Kurt Russell, Matthew Fox, Patrick Wilson and Richard Jenkins star in S. Craig Zahler’s grim, grisly and bleak western, Bone Tomahawk. Having received a lot of rave reviews, this is getting a limited release in theaters and On Demand. Russell, who will be seen in another western (probably even more grisly) this Christmas in Quentin Tarantino’s much anticipated, The Hateful Eight. My guess is the studios did not want people getting confused as to which film was which, so they release this way early.
Bone Tomahawk seems to borrow the plot from Ron Howard’s The Missing (which was really a remake of the classic John Ford western The Searchers). It is pretty simple but it does have a bit of a twist. Cave dwelling cannibalistic Indians kidnap a woman and a deputy from a town called Bright Hope. Russell is Sheriff Hunt and Jenkins is his deputy, named Chicory and they decide to go after the kidnapped. They are accompanied by one of the victim’s husband Arthur O’Dwyer (Patrick Wilson) and the town gunslinger, so to speak, a vain and self absorbed gentleman named John Brooder (Matthew Fox). Almost immediately, the four are out of their league. Their horses are stolen and now they have the same long distance to go, but now, all of foot.
S. Craig Zahler has written and directed Bone Tomahawk and even is given a credit as a co-composer of the score which is very sparse (the score is available from Amazon download and is only nineteen and a half minutes in length) in a film that is 132 minutes long. While he shows promise as a writer and a director, Bone Tomahawk has characters that don’t really progress very much. Where they start at the beginning of the film, is pretty much where they end up and there is never much backround given to these characters so I found it difficult to connect with them. I connected enough just to get me through the film, but that is all. Also, Zahler’s pacing for Bone Tomahawk is rather slow and as a result the film is plodding and dull. Not much really happens until the last thirty minutes or so. As a result, I spent a good portion of the film looking at my watch. I crave character driven films and The Searchers and The Missing both had tons of action, but it was the characters that made those films special. Bone Tomahawk is in the shadows of those great films.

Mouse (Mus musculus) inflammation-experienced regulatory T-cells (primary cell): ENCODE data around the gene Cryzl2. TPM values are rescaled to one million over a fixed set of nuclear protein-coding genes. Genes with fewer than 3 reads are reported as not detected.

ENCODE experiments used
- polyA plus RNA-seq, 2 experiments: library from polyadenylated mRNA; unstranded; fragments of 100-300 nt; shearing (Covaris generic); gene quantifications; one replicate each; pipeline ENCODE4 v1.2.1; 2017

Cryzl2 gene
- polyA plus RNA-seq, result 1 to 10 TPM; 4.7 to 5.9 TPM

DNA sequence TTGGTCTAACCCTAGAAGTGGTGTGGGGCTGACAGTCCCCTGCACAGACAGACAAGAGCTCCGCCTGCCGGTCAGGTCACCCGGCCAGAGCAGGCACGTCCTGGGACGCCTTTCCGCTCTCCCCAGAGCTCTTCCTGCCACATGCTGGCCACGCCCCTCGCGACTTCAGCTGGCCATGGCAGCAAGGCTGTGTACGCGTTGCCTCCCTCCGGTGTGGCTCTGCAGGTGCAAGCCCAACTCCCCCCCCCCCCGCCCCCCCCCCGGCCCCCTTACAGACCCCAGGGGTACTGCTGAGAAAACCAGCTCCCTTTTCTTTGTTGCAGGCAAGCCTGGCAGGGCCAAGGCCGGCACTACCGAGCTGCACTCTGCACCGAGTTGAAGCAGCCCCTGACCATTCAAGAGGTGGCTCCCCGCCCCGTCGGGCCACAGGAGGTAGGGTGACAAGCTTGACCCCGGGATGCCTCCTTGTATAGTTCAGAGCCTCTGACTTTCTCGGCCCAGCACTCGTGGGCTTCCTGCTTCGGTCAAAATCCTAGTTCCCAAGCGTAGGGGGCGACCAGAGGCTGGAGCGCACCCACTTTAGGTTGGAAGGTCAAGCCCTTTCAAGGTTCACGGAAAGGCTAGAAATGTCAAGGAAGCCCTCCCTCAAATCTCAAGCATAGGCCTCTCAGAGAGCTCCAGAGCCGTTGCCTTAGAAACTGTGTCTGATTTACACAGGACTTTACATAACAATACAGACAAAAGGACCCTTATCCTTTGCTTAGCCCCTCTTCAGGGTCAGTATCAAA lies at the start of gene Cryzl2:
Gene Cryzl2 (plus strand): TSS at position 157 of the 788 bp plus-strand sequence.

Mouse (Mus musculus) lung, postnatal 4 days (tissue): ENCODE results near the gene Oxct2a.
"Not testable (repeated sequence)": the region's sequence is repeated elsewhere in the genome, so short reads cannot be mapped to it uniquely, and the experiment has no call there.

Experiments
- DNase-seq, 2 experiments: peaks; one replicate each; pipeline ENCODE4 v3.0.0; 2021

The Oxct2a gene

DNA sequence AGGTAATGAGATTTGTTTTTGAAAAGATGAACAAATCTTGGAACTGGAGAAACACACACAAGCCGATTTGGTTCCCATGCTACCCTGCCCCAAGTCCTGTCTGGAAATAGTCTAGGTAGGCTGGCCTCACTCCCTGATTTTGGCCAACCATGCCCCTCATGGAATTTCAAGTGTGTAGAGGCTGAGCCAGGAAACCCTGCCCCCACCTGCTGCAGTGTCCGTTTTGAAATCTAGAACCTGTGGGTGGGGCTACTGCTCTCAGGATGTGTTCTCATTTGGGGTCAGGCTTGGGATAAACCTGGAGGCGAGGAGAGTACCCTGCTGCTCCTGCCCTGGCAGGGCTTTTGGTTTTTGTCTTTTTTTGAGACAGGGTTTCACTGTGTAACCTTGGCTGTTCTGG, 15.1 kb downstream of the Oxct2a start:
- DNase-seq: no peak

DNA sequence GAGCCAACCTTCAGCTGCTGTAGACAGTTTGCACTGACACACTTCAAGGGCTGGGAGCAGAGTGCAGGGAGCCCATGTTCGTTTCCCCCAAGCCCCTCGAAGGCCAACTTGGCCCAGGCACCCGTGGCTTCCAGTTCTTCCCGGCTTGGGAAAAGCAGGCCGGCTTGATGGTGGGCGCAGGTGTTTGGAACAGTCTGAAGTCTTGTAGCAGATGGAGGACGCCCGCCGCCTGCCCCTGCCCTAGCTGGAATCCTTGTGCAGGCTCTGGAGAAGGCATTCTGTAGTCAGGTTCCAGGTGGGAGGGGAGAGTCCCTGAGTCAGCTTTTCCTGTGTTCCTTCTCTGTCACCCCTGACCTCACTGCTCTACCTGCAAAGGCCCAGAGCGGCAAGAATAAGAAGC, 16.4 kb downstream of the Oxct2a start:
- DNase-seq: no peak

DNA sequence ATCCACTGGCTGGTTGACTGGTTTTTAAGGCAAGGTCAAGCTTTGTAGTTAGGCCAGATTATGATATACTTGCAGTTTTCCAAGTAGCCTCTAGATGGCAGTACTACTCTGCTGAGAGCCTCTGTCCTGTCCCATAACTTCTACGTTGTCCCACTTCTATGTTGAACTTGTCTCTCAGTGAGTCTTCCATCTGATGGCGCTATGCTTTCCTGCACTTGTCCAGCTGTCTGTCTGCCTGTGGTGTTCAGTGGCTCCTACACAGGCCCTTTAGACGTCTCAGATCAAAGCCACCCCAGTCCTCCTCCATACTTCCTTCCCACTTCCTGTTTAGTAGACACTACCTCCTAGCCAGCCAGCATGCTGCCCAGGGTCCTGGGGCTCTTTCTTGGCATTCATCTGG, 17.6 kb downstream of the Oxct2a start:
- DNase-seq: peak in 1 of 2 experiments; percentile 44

It might be unfair to compare them, and Bone Tomahawk is indeed, its own film. It is well acted, beautifully shot with unflinching despair and the final thirty minutes or so is electrifying and intense. But be warned, this is not for the squeamish. The violence in the conclusion is extremely graphic and not for young children. It might even disgust some adults, so be aware. I especially enjoyed relative newcomer, Lili Simmons as the kidnapped wife of Arthur O’Dwyer, Samantha. She does not have much screen time but she is radiant and has a very sweet and gentle nature about her. She is the spitting image of Erika Christensen, too. A lovely young lady and a real talent, as well.
Bone Tomahawk is not awful, but it is not great either. It is one of those art films that takes itself a little too seriously. So much so, that it bogs down a story that usually works when done correctly, does not utilize its A list cast and generally tried my patience as a film goer. I was psyched for this film, too, which is probably why I was disappointed, but if you know what you are getting into, then this might your cup of tea. All this did was make me want to watch The Searchers and The Missing, all over again.
Bone Tomahawk-**3/4 out of 5
Bone Tomahawk- Rated R for graphic violence and language
Bone Tomahawk- Run Time is 132 minutes
Playing in select cities and On Demand